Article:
No apology for over 200 images here; because four days of hard walking around this amazing city we last visited ten years ago proves Ich bin ein Berliner.
And I can tell you with my longest blog post since I started, there really is no place like it.
Armed with a 4-day Berlin travel card purchased at the airport (the best 35 Euro you can spend), we arrived in Berlin centre on the train, trundling our bags down Friedrichstraße to the Westin Grand Berlin and then straight out on the tourist trail to Checkpoint Charlie.
This is where East meets West, or used to at least, more likely now tourist meets museum and gift shop.
The museum and remnants of the Berlin wall are a stark reminder of how hard it must have been to be a Berliner in decades not so long ago – a remarkable juxtaposition amid the commercial hustle and bustle of a modern capital city.
Having taken that in, turning off to the West, we walked past the amazing Trabi-World museum and shop, a good place to take a tour of Berlin driving your very own historical transport as part of a Trabi safari tour
Moving on from the fun, we re-visited a spectacle that was far from it’s present state ten years ago – an amazing complex now that was little more than a series of trenches next to an original portion of the Berlin wall;
The Topography of Terror.
More than one million people visited the “Topography of Terror” in 2015, making the documentation centre one of the most frequently visited places of remembrance in Berlin; there is a link to the site here.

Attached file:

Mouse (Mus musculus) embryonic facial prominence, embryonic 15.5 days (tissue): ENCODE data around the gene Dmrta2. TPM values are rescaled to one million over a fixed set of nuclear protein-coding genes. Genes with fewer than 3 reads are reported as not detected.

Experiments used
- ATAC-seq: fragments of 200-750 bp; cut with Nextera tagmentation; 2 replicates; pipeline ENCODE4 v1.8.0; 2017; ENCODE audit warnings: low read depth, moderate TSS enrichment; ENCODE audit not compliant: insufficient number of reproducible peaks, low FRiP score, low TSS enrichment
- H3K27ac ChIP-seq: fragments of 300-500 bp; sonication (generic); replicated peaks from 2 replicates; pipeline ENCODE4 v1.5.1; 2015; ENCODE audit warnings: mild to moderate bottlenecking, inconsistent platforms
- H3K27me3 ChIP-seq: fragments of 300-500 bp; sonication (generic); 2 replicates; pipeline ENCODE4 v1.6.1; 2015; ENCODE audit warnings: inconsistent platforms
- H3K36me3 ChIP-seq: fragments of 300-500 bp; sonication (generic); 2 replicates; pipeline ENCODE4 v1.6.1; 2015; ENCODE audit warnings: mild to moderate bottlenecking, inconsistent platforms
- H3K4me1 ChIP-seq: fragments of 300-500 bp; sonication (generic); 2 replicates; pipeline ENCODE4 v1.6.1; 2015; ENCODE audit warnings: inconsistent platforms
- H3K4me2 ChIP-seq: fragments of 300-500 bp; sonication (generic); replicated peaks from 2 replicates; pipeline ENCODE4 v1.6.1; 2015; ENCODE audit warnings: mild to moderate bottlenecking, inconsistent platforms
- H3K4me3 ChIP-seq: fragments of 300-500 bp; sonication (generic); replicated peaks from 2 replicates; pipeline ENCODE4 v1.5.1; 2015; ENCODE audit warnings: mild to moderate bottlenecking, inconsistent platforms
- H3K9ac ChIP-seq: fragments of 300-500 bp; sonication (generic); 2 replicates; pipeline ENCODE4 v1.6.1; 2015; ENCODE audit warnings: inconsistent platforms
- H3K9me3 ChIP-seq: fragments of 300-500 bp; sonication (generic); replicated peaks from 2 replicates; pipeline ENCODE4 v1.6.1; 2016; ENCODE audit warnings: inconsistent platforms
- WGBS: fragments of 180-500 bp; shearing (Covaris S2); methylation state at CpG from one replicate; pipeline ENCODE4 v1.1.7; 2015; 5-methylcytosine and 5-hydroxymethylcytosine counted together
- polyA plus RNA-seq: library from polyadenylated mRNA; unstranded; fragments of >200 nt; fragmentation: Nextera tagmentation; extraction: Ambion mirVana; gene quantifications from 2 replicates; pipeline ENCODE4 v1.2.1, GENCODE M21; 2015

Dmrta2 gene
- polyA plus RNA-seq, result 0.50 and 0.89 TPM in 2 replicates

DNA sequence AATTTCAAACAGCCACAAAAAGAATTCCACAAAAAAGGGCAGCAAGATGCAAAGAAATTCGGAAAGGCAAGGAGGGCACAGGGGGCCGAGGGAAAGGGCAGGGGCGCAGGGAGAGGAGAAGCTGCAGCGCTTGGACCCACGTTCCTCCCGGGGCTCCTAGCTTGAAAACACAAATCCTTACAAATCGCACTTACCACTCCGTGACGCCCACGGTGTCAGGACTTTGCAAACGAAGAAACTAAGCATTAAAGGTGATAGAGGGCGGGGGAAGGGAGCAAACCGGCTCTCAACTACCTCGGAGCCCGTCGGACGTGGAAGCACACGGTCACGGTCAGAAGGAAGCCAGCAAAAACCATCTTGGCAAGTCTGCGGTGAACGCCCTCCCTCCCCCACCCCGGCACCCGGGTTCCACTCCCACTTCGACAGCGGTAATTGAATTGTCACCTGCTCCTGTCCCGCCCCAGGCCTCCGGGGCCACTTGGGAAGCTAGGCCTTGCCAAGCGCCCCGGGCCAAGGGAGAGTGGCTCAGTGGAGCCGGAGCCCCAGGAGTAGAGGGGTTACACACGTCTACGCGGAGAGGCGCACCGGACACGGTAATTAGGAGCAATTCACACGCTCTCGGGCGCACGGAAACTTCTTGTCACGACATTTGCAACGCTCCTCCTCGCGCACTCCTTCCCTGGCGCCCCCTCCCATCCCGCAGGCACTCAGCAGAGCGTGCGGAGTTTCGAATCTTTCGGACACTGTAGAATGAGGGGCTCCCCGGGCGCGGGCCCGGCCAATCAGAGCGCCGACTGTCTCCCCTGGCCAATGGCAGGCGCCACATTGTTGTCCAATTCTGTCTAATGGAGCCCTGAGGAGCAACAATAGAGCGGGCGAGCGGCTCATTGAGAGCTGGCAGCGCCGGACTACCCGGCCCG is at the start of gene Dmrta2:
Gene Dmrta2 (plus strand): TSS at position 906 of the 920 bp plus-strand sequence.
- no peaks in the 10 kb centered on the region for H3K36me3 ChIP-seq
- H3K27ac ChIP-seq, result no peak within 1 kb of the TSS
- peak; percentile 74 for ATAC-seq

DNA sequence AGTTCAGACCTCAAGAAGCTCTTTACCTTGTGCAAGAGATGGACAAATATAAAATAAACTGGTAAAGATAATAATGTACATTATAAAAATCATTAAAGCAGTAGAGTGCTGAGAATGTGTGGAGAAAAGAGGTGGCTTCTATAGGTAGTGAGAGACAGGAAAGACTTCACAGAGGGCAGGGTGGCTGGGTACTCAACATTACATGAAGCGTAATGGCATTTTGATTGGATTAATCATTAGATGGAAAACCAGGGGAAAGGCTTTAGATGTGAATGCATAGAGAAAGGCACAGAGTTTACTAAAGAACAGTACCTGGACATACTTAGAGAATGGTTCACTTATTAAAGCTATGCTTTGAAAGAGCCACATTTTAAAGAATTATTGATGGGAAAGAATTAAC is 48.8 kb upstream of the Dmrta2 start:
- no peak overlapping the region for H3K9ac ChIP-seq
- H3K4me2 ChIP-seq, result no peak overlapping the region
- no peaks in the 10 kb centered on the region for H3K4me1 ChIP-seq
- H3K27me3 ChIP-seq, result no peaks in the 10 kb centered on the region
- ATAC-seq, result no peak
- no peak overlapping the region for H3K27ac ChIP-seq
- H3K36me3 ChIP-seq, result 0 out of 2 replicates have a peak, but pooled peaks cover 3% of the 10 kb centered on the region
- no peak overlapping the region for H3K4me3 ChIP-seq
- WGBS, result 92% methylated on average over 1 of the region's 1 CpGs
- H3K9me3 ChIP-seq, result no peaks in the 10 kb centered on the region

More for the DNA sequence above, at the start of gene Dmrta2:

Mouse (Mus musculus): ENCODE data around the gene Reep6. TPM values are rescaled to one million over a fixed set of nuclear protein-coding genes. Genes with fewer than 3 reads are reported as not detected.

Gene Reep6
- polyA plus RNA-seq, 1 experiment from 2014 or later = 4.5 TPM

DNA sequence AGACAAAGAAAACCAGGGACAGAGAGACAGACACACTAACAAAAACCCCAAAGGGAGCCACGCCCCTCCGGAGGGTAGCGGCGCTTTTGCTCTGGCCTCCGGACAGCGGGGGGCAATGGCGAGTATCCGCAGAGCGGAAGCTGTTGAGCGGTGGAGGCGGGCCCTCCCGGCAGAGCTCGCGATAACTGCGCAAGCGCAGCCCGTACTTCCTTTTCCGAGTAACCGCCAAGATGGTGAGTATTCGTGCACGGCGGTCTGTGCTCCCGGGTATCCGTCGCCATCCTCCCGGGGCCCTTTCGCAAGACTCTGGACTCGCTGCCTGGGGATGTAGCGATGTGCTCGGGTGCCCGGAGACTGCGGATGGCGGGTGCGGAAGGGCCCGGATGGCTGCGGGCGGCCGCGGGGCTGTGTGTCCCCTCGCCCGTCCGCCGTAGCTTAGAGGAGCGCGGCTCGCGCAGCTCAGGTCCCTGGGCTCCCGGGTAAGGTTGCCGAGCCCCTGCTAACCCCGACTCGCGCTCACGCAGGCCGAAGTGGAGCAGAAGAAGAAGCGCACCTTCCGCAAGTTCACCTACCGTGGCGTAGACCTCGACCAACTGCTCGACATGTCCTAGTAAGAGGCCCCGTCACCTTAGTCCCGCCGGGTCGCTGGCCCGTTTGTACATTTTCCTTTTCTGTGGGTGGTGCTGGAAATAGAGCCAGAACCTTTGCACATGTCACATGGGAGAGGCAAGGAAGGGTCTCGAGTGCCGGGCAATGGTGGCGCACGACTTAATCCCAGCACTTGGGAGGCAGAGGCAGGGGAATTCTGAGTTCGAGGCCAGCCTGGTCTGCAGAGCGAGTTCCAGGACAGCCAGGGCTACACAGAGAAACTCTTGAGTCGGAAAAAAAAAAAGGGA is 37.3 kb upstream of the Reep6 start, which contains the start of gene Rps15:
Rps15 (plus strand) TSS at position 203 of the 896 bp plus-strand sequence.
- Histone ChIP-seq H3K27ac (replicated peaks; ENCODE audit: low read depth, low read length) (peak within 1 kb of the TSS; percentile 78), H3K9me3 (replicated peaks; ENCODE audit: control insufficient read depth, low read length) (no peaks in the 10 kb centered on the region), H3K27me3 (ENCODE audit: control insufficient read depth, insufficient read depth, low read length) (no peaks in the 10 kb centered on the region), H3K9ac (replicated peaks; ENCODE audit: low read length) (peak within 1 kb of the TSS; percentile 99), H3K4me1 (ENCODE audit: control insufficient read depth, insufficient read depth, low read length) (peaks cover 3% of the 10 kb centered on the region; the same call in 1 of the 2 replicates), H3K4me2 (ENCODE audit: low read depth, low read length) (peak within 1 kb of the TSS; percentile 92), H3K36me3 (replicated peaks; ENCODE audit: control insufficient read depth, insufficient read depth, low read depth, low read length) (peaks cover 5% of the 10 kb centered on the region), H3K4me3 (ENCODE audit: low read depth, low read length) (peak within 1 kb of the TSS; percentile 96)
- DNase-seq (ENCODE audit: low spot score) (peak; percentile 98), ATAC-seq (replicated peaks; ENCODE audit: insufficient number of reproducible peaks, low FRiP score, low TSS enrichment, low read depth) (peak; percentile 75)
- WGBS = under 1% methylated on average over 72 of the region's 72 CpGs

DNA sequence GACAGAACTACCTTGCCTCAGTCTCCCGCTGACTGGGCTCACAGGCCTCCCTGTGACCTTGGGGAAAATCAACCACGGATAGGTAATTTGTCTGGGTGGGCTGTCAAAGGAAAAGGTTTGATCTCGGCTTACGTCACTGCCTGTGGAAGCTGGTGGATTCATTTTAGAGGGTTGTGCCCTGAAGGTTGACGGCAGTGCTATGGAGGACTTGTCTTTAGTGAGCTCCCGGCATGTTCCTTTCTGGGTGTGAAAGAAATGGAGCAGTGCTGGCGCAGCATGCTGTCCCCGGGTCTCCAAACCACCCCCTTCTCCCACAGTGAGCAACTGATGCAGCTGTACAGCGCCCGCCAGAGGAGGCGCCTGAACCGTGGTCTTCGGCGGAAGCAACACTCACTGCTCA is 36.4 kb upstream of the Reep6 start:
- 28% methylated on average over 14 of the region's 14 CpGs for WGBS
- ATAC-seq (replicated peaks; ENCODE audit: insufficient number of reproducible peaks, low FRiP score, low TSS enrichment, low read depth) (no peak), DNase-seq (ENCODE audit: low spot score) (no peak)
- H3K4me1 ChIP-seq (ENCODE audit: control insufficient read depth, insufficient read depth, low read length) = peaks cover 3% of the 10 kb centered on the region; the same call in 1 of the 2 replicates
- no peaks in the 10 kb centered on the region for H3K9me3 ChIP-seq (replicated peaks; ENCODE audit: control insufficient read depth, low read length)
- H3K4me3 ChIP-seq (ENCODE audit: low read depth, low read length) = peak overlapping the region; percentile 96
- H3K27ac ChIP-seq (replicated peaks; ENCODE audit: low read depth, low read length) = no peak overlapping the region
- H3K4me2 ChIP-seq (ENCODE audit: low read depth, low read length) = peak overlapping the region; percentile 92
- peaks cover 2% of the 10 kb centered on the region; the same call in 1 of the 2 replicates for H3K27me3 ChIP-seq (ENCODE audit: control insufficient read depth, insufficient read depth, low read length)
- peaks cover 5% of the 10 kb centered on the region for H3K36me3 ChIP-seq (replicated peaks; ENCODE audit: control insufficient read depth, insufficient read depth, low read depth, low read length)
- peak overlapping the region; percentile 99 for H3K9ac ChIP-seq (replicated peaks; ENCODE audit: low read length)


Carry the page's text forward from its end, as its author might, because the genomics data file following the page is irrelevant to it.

Nothing prepares you for the horrors in this area, so I will let the pictures do the talking, an amazing part of the city that also includes an equally striking monument and historically significant building a little further away
The Berlin Jewish Museum
This is a superb museum and well worth a visit. located here, the museum takes you above and below ground. The Museum opened in September 2001. Two years earlier, the empty new building by architect Daniel Libeskind was an unexpected visitor attraction. In this section, we present the building complex in image and text: The Old Building – the baroque Collegienhaus, the postmodern Libeskind Building, the Glass Courtyard erected in 2007, and the new Academy opened in 2012. The circumstances of the museum’s foundation, thecollections it is based on, and the people who have directed its development can be found here as well as personalities of public life who are dedicated to intercultural understanding and have been honored with the Jewish Museum’s Prize for Understanding and Tolerance.
Emerging from the museum, night had fallen and it was time for a beer and some homely german food at Potsdamer Platz, the new centre of Berlin.
Renzo Piano and Helmut Jahn proposed the winning master plans. Investors Daimler-Benz (today Daimler) and Sony backed the two visions. The Piano/Daimler-Benz project envisioned a more diverse European style area with narrower streets while Helmut Jahn’s Sony vision presented the more uniform ultra-modern glass-steel plaza which became the Sony Centre.
The vast covered public space with its striking glass roof was the result of a remarkable engineering feat – an outstretched tent roof with material fastened to a steel ring attached to the adjacent buildings.
The Panorama Punkt with an observation deck 93 meters high is reached by elevator for the best all-round view of the area in the brown-brick Kollhoff building.
This is a great spot for a beer and pickled herrings…
Another day of sightseeing comes to an end, soon it would be time for the undisputed best breakfast in Berlin – Eggs Benedict at Cafe Einstein.
Look no further than this cafe, 2 mins walk from the Brandenburg Gate at